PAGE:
As schools started this fall across Texas, a new app was gaining popularity.
Many teens, already having their favorite, go-to social media platforms still found time to squeeze in one more. This app, while similar to its predecessors, held a certain allure and luster that created a viral buzz. Not only was it anonymous, which teens love, but it was supposed to spread positivity and compliments.
What tender teenage soul wouldn’t try out an anonymous social media app that would text friends the sweet things said about them??
And so, tbh (to be honest) grew wildly.
At the time, tbh was only available in a few states, Texas being one. This gave teens in these select states a feeling of elitism. As word spread and compliment texts began popping up from tbh, an aura of FOMO proliferated among those who hadn’t yet jumped on the band wagon, spreading its reach even further.
HOW tbh WORKS
The tbh app operates by collecting contacts from your address book and/or school name and grade to generate an audience. It then provides simple polls: 1 question with 4 people’s names to choose who best represents that one question.
The winner of the poll is then notified via text of their “compliment.” This is where the anonymity comes in. The text will only reveal if it is from a boy or girl and what grade they are in.
The user can answer twelve polls an hour. While they wait an hour before they can take more, they are prompted to invite more friends.
WHY tbh IS JUST LIKE THE REST
While the premise of any app dedicated to providing compliments sounds promising, there are always concerns.
App makers know they will only get to the #1 spot on iTunes if they can truly hook or addict the user. Sadly, this is something young app users enthusiastically volunteer for. tbh’s key aspect of limited quantity promotes a scarcity mindset which compels the user to come back again and again. Couple that with competition and you’ve hooked teens.
Call them ‘anonymous complimentary polls’ in an effort to change how the world views social apps all you want, but these polls are judgment. Are teens really emotionally and relationally healthier when they have an app compelling them to make judgments about their friends? Even more, anonymous judgments are not always interpreted as compliments. And now that tbh is wildly popular, the company is struggling to keep their polling questions consistently positive. (“Most likely to drop their phone in the toilet?” and “Most likely to wait till the last minute to finish a group project?” can easily be misinterpreted.)
tbh wants your data. They don’t care who you think will still look hot at 80 years old but they do want access to your entire address book – and request it at sign up. Some people in your contact list may not be okay with this, but tbh doesn’t give them a choice. Oh, and tbh has ZERO privacy settings.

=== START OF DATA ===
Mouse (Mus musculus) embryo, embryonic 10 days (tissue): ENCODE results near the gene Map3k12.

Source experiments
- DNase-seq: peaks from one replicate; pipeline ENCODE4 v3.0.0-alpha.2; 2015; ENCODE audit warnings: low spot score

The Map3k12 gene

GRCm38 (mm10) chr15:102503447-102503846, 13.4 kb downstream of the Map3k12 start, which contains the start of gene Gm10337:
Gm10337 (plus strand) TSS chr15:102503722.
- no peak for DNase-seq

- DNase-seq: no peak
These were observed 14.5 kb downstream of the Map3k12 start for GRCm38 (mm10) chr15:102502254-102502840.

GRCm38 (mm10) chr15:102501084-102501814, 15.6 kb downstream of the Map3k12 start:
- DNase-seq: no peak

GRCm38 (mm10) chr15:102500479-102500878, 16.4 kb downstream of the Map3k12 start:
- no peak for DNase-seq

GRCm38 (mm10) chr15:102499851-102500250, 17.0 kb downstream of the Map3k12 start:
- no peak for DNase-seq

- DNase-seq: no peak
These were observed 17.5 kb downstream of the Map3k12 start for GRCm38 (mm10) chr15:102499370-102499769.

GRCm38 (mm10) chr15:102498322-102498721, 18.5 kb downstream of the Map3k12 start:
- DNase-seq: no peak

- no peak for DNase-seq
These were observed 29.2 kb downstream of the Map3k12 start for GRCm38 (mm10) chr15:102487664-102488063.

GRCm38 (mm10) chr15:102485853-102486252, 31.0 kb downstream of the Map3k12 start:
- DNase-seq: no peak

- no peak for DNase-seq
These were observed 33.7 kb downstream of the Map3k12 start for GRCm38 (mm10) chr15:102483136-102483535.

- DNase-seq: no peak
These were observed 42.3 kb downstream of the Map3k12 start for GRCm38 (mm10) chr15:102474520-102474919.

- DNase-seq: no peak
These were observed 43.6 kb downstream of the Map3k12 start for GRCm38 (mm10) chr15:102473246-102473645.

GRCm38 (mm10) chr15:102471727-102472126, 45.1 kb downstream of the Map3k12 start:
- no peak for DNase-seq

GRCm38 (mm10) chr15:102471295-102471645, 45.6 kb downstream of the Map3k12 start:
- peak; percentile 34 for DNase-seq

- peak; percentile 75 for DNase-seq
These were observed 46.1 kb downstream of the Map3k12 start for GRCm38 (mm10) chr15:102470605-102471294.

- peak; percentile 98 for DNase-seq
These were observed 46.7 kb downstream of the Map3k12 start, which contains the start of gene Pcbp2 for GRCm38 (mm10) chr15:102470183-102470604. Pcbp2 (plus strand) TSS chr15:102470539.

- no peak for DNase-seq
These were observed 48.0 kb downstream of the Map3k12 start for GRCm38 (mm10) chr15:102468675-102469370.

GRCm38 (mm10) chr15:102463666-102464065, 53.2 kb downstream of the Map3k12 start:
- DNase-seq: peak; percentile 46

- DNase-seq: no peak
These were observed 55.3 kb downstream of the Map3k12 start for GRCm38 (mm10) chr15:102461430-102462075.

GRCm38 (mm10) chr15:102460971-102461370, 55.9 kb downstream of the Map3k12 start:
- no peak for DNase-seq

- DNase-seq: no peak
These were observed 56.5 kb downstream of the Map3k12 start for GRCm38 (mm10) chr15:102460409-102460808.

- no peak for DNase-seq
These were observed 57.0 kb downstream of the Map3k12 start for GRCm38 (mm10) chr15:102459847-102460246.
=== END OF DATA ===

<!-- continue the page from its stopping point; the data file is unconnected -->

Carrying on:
Competition seems to be a love/hate factor of many social apps. It feels so great when you are winning, yet so awful when you aren’t. tbh allows you to scroll through your friends notifications. So really, there isn’t as much anonymity as meets the eye. Anyone can see how many and which notifications their friends received. At which point, their own compliment notifications may not feel as great as they once did. And we cannot forget the ever important “gems” you can earn when someone chooses you. Surely, these gems can translate into contentment and success in life, right?
5. Direct Messages
These are the bane of every parent’s existence. Messaging functions that occur within the app and over the internet are virtually impossible to track. In the beginning days of tbh, this feature was NOT offered. This actually gave many parents piece of mind for their children to download it. But like all other social apps, in order to get full teen buy-in, there must be the ability to have private conversations away from parent’s eyes. Classic bait and switch tactic.
6. Time Waster
You can attempt to justify the fun of these social apps but at the core, it is one more thing to distract kids. One more reason to be on their phones (as if they need one!) Apps like these, however well-intentioned, provide zero character development or life training. It is just one more way to be entertained.
WHAT FACEBOOK HAS TO DO WITH IT
Just recently Facebook purchased tbh for a rumored $100 million. An amount one reporter referred to as “a rounding error for Facebook.”
This is important for parents for several reasons. First, Facebook owns Instagram as well. While Facebook may not be as popular among teens these days, Instagram surely is. This will allow tbh users to sign in seamlessly with either Facebook or Instagram. This sign in grants the app access to the content and friends on those platforms as well. Bottom line, Facebook and Instagram backing will enable tbh to explode in popularity.
Second, Facebook is ruthless. Without any shame they mimicked Snapchat’s most popular features, stories and disappearing pictures, in Instagram’s already successful platform. This bold business move rocketed Instagram back to the number one app for teens. Facebook has made their intentions crystal clear: the want to dominate the market (and world). If they are acquiring tbh in order to gain more of the teenage market, the chances are high they will succeed.
If we want to encourage kindness and positivity, it begins at home. It is cultivated and exemplified in how we speak to our children, spouse, friends and strangers. Equally, it is modeled in how we speak about other people around our children.
We do not need an app to solve the lack of kindness problem in our children’s social sub-culture. We teach kindness to them and set an expectation for it. Hold kids accountable for any unkindness to siblings, friends, teachers, or strangers – whether on a device or in person.
Accountability – not anonymity – is what kids need today.